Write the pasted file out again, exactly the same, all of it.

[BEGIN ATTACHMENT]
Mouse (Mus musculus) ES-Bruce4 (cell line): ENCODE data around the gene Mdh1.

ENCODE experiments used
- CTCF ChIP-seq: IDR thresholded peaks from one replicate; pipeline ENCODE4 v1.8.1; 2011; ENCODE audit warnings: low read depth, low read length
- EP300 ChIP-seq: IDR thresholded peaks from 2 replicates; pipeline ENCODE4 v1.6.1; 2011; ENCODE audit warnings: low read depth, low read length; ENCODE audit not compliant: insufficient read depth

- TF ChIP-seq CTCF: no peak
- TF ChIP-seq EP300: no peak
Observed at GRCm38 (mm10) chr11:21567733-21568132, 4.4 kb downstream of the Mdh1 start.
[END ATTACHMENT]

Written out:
Mouse (Mus musculus) ES-Bruce4 (cell line): ENCODE data around the gene Mdh1.

ENCODE experiments used
- CTCF ChIP-seq: IDR thresholded peaks from one replicate; pipeline ENCODE4 v1.8.1; 2011; ENCODE audit warnings: low read depth, low read length
- EP300 ChIP-seq: IDR thresholded peaks from 2 replicates; pipeline ENCODE4 v1.6.1; 2011; ENCODE audit warnings: low read depth, low read length; ENCODE audit not compliant: insufficient read depth

- TF ChIP-seq CTCF: no peak
- TF ChIP-seq EP300: no peak
Observed at GRCm38 (mm10) chr11:21567733-21568132, 4.4 kb downstream of the Mdh1 start.